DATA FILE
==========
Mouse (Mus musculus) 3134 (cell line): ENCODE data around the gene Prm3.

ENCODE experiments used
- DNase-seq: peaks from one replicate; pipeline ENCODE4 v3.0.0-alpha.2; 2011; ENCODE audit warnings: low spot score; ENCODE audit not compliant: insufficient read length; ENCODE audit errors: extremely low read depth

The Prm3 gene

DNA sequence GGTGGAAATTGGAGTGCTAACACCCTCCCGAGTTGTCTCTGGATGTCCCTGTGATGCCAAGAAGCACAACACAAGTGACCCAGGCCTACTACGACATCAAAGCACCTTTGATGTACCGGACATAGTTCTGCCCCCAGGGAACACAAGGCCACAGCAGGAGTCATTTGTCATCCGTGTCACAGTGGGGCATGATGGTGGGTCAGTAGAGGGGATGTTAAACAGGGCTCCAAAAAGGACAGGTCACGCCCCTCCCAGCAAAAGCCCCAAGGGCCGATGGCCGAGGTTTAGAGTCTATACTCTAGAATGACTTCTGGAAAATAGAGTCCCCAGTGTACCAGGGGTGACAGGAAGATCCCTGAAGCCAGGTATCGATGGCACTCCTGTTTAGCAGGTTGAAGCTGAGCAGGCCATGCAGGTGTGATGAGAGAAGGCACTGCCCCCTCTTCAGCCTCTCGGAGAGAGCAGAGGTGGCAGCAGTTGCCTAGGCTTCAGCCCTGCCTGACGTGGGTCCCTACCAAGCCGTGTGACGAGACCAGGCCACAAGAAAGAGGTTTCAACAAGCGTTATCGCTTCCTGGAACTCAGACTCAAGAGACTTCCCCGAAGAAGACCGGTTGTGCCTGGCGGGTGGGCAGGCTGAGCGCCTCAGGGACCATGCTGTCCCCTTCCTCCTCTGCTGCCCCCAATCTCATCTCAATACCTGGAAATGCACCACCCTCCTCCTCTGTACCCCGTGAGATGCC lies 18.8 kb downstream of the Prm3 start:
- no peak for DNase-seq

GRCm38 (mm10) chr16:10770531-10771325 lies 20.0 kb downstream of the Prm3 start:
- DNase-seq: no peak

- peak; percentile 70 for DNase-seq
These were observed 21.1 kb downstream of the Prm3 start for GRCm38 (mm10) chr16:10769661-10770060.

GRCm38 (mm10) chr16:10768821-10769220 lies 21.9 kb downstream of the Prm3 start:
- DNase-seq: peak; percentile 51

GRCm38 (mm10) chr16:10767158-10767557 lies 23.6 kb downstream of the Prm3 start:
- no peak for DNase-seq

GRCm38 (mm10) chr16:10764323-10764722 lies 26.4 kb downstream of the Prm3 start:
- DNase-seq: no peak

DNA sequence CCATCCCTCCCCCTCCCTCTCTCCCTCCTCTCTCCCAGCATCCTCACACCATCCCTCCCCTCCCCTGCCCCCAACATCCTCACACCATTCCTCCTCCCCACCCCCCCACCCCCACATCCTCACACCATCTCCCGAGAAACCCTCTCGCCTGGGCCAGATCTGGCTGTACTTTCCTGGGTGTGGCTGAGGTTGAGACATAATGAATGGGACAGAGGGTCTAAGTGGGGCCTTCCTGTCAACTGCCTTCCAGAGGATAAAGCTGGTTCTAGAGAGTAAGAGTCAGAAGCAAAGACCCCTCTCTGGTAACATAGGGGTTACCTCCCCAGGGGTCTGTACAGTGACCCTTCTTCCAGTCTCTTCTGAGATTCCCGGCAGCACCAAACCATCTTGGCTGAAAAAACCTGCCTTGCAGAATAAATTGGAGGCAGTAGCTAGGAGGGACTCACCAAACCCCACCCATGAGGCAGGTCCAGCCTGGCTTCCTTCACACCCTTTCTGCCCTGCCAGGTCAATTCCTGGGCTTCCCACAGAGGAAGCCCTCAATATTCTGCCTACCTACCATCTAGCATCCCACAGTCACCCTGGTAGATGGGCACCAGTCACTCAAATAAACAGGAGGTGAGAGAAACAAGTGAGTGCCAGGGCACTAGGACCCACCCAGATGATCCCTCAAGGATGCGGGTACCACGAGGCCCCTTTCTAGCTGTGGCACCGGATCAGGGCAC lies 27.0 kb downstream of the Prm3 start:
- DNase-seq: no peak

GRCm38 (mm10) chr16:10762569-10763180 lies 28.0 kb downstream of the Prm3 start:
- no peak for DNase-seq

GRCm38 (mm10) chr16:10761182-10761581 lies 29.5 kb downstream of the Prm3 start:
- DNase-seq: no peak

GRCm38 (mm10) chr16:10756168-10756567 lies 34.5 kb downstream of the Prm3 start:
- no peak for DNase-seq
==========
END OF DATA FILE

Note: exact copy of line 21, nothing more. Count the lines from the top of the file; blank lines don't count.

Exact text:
GRCm38 (mm10) chr16:10761182-10761581 lies 29.5 kb downstream of the Prm3 start: